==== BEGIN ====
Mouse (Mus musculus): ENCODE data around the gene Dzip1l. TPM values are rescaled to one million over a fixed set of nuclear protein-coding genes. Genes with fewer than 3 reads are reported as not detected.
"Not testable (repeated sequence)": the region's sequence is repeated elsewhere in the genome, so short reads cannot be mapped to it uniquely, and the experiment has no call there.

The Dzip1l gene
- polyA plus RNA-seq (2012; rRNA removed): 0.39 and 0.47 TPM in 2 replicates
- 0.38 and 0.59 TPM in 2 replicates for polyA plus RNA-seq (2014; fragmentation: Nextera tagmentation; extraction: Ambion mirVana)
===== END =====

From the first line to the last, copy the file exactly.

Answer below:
Mouse (Mus musculus): ENCODE data around the gene Dzip1l. TPM values are rescaled to one million over a fixed set of nuclear protein-coding genes. Genes with fewer than 3 reads are reported as not detected.
"Not testable (repeated sequence)": the region's sequence is repeated elsewhere in the genome, so short reads cannot be mapped to it uniquely, and the experiment has no call there.

The Dzip1l gene
- polyA plus RNA-seq (2012; rRNA removed): 0.39 and 0.47 TPM in 2 replicates
- 0.38 and 0.59 TPM in 2 replicates for polyA plus RNA-seq (2014; fragmentation: Nextera tagmentation; extraction: Ambion mirVana)